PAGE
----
One of the blogs I read is hosting a vigorous argument over the announcement that the Obama campaign is putting together a team to debunk Internet rumors. The original post suggests that they are attempting to intimidate critics. (Please follow the links, as the linked articles are far less inflammatory than the base post.)
Purely as a practical matter, I think it's highly unlikely that they are going to visit lots of individually run blogs and yell at people who post falsehoods. They just don't have the resources. It's far more likely that they are going to take on the likes of Instapundit and Drudge Report, who have audiences larger than many newspapers. Once a rumor is repeated on sites like those, it takes on a life of its own and really can't be ignored.
But even if they did respond to smaller blogs, so what? The whole point of blogging is that individuals can get their opinions out there, and now it's intimidation if campaigns actually pay attention?
Sorry, I don't get it. Yes, it would be intimidation if representatives of a campaign appeared at your door in person, or threatened dire consequences for speaking your mind, but that's not what's happening here. We're talking about public responses to comments made in a public forum. It's the adult equivalent of freaking out because your parents read your MySpace page. Only less rational, because you can bet the Obama staffers will make sure their behavior (in a public, hostile forum, remember) is absolutely above reproach.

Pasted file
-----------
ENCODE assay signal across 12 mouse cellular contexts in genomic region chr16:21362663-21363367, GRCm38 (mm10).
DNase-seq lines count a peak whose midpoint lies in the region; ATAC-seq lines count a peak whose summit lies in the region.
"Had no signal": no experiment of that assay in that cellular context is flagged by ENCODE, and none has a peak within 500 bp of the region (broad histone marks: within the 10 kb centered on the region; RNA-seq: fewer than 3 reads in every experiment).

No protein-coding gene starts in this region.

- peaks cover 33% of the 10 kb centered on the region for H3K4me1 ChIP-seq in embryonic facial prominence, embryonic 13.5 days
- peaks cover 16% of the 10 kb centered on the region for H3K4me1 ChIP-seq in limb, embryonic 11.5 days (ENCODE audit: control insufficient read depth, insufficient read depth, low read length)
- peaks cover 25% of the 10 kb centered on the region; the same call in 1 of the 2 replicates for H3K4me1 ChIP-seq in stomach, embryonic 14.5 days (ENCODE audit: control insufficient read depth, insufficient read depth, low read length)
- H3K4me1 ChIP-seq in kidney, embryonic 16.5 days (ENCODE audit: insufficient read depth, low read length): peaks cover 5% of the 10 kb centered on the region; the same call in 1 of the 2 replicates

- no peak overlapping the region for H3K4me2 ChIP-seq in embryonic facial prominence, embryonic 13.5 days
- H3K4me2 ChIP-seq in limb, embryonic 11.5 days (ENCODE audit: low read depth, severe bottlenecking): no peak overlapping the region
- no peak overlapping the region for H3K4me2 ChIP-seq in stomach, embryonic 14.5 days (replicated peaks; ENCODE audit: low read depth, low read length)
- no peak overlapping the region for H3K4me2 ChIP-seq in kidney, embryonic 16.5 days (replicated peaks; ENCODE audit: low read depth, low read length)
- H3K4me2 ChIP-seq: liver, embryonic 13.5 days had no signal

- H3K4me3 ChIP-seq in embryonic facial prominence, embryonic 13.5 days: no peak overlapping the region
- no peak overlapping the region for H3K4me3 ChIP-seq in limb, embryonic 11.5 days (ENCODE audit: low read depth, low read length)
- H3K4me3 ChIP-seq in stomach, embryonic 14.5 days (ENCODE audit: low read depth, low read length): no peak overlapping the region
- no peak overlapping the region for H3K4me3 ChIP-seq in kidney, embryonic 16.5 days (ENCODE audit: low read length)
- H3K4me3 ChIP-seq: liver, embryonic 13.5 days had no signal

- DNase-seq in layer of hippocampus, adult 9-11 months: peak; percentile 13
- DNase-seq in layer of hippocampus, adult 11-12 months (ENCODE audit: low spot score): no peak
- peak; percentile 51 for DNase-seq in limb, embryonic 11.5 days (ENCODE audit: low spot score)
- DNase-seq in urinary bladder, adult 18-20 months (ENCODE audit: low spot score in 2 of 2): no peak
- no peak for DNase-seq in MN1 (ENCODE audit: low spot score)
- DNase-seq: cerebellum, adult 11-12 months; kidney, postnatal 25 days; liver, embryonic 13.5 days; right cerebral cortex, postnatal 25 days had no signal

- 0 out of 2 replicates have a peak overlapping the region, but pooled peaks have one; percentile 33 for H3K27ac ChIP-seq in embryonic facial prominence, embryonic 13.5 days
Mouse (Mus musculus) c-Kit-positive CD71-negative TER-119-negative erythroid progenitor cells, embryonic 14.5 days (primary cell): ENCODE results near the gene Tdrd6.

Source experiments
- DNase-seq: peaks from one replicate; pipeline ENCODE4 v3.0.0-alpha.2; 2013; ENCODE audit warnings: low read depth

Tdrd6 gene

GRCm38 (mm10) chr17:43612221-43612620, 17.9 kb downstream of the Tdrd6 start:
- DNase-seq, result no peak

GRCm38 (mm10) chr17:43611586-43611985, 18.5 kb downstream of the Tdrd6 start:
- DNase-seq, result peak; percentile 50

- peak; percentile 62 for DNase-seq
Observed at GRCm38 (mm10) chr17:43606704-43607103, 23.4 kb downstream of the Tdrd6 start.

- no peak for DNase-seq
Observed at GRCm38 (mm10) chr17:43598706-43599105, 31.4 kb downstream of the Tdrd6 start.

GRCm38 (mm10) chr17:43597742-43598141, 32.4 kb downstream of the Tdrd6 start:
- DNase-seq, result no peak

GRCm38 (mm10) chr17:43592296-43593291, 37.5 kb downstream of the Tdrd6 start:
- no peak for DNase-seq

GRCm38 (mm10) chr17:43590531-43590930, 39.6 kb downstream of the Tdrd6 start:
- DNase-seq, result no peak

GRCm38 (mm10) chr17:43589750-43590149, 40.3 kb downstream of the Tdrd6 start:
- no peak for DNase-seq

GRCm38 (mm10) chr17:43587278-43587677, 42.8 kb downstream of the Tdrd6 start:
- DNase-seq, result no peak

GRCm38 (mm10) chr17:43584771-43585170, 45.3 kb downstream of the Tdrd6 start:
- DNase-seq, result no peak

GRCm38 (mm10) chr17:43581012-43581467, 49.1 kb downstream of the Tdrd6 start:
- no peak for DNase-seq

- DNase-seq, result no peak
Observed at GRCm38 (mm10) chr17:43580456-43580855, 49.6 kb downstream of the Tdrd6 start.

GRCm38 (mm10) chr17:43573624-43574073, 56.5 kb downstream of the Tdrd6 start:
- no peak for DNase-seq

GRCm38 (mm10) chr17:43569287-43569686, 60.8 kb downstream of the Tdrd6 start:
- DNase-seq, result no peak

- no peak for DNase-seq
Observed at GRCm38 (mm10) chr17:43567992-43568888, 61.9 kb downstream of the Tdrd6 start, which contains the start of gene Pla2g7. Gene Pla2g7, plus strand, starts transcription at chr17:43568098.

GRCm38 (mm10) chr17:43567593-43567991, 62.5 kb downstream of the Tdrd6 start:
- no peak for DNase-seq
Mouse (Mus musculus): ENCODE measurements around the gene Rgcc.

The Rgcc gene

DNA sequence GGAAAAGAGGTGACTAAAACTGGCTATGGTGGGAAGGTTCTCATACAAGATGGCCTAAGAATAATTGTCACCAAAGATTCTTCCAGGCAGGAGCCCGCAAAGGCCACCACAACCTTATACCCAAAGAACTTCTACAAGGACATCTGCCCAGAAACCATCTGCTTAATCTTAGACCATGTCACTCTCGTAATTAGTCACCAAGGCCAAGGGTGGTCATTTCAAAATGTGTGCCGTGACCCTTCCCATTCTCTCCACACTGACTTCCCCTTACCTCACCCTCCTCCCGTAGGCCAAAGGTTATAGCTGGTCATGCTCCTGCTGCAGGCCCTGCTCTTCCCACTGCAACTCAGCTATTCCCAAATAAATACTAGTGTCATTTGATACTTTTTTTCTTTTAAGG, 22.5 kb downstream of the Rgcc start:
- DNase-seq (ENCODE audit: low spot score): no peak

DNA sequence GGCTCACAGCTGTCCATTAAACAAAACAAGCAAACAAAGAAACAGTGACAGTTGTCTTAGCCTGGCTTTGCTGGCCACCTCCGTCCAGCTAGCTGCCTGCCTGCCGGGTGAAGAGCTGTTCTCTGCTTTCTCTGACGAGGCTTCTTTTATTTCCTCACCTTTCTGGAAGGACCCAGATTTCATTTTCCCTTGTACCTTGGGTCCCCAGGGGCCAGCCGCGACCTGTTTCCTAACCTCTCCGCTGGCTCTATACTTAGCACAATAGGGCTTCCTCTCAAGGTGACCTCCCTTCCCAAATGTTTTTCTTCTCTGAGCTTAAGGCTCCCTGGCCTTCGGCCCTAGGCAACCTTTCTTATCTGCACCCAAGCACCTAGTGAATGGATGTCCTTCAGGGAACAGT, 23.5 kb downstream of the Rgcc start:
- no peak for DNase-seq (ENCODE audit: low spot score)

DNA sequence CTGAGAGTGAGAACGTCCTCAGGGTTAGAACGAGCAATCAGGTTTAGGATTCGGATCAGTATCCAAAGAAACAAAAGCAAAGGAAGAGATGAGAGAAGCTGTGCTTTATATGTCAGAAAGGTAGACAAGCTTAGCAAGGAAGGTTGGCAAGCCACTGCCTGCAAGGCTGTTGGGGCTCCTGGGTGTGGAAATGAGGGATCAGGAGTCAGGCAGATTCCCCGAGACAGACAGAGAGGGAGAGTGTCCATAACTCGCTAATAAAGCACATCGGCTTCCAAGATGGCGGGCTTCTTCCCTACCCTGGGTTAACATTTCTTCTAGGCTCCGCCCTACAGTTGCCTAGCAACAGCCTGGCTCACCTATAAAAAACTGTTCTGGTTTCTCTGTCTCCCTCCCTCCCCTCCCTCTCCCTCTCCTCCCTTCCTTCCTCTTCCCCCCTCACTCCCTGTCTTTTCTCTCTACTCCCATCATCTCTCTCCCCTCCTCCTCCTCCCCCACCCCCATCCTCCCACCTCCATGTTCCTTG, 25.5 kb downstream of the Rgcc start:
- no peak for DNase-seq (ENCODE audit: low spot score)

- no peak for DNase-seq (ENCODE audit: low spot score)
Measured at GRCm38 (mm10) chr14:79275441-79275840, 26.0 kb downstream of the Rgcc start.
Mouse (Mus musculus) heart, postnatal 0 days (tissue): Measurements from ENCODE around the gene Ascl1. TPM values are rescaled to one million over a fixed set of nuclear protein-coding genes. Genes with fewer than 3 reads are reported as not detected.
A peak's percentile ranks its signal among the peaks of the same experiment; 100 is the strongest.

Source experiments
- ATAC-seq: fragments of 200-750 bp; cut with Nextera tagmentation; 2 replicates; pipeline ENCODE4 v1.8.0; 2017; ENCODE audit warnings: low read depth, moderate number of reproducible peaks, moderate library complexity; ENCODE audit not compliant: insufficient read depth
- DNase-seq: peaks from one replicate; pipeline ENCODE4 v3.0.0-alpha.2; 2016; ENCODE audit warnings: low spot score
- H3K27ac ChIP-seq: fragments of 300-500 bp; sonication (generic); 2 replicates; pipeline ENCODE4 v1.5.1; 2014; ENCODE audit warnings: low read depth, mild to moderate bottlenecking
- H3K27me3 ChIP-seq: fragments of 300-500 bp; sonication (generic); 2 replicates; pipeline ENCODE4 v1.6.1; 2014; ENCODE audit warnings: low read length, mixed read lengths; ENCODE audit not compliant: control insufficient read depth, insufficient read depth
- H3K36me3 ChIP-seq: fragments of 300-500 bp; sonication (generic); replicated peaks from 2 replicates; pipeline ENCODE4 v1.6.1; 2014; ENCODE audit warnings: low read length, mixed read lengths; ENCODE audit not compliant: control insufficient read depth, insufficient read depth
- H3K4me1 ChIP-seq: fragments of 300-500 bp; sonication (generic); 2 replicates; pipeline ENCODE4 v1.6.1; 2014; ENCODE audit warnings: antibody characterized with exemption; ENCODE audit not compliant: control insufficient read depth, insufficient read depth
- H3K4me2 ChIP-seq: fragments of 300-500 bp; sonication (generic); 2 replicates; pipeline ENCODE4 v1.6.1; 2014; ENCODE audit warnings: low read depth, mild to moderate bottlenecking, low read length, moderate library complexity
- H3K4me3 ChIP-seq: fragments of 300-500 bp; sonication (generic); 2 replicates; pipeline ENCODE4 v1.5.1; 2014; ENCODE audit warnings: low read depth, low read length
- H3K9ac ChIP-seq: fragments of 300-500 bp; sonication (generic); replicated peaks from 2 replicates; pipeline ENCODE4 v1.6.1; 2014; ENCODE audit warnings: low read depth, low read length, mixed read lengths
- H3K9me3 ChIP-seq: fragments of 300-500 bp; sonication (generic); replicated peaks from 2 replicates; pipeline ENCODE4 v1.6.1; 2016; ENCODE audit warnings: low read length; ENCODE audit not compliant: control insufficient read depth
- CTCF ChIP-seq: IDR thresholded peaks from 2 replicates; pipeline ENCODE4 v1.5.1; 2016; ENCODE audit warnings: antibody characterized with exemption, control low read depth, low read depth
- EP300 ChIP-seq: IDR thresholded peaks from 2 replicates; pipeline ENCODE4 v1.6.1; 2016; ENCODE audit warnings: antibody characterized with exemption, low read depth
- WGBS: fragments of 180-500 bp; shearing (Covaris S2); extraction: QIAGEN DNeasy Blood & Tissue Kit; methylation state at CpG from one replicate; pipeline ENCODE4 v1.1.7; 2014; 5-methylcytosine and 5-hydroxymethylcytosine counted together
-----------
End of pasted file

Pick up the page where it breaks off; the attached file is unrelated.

(I'm also a bit puzzled that this is even newsworthy. Political campaigns on both sides of the aisle have had "war rooms" and "truth squads" for years. The only thing new is the emergence and influence of Internet media, coupled with a candidate who understands their importance.)
Tuesday, June 10, 2008
Toward vigorous public debate
Posted by Katherine Derbyshire at 4:54 AM
Labels: "civil liberties", politics
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You were the first to accuse me of spreading misinformation. The linked post explains why I did not. You are invited to respond.
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